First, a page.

Kinda related to my previous post about Quaternions...
Please correct me if im wrong, but with Axis angle you will be storing X,Y,Z, Angle and when you want to carry out your rotations, lets say in OpenGL you would do:
So if you were to purely use Axis Angle for a camera system how do you go about adding together the rotations?
From most camera systems ive looked at you either do the rotations every time you change direction (i.e looking up, or looking left), or you accumulate the rotations then on your update you generate the combined rotation.
Although im just a bit puzzled as to how you would do this with Axis angle, as if i wanted to rotate 90 degrees left, then 90 degrees up, if i was to just add the angles together that would end up being:
glRotatef(180.0f, 1.0f, 1.0f, 0.0f);
Not sure if im meant to convert to radians for the rotation or not... but you see the logic...
Im just thinking if by some miracle you were able to do 300 degrees left 90 degrees up and finally 10 degrees roll in one update period you would then end up with:
glRotatef(400.0f, 1.0f, 1.0f, 1.0f);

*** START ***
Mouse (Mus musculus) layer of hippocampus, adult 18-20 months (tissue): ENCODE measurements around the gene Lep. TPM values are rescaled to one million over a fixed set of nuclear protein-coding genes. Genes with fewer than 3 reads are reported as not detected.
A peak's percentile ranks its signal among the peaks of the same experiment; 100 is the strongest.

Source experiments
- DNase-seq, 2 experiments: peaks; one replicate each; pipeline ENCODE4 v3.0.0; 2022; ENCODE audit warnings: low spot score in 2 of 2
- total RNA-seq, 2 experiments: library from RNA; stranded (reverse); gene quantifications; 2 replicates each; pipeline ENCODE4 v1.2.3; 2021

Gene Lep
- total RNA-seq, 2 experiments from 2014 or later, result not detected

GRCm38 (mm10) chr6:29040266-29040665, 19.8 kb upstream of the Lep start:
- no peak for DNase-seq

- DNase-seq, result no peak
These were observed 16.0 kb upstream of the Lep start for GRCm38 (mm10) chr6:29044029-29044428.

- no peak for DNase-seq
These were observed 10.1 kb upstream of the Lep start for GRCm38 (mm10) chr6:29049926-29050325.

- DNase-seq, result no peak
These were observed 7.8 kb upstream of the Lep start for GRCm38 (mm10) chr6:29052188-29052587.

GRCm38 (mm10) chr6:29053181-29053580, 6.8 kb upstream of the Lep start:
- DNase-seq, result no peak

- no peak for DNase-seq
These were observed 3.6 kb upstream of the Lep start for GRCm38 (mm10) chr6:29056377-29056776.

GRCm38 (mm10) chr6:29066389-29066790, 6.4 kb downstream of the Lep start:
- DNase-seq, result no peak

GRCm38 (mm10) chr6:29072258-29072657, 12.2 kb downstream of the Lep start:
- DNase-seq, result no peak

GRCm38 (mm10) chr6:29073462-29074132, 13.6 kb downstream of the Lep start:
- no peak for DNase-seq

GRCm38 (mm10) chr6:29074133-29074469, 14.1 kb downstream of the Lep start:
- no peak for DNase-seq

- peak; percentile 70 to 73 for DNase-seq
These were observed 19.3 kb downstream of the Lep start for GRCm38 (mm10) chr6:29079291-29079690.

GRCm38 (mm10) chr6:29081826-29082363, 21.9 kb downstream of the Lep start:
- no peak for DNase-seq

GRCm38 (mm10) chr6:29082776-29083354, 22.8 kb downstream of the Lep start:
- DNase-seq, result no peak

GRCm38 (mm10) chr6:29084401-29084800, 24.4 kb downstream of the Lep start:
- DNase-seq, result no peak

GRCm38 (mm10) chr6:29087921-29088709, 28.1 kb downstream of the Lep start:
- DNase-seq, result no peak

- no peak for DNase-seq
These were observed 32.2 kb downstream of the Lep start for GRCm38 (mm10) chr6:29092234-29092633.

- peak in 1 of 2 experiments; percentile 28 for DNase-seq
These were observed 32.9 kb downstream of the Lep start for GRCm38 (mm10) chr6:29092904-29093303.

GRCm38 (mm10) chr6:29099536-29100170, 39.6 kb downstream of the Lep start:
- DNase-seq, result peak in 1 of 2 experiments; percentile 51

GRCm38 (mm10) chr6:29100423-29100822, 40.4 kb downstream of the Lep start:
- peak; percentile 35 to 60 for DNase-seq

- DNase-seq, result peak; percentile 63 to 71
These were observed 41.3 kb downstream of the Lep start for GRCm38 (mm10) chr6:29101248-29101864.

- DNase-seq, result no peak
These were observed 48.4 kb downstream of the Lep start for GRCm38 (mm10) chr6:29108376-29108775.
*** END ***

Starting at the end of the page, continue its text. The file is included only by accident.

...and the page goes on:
Now i would probably just deduct 360.0f from it if it went over 360 degrees, but would this be a valid rotation?
glRotatef(40.0f, 1.0f, 1.0f, 1.0f);
Not sure if im talking sense or not, but if anyone has time and patience to answer or give any advice it would be great i basically just want to know how to add and track rotations purely with Axis Angles, incase i went off topic a bit...
Sadly there's no simple formula for composing rotations using the axis-angle representation. The easiest way to do it is convert both rotations to matrices or quaternions, multiply them, then convert them back.
For this reason I generally find that axis-angle representation is not a very useful form for representing rotations in 3D graphics. (It is useful for representing angular velocity in physics, but that's a different story.)
That being said, depending on the type of camera you're making you may not actually need to compose arbitrary rotations. For instance, an shooter-style camera works by just maintaining a yaw and pitch, which the player's controls affect directly, then recalculating the rotation matrix each frame from those. On the other hand, for a 6DOF camera for a flight simulator or space simulator, you'd need the full machinery of arbitrary rotations.
By the way (don't know if this is relevant or if you already know), the glRotatef function internally just converts its input to a matrix immediately, and multiplies it onto the current OpenGL modelview or projection matrix.
Didnt know that, but thats good to know... im just about to post one more question relating to this field then i *think* im done...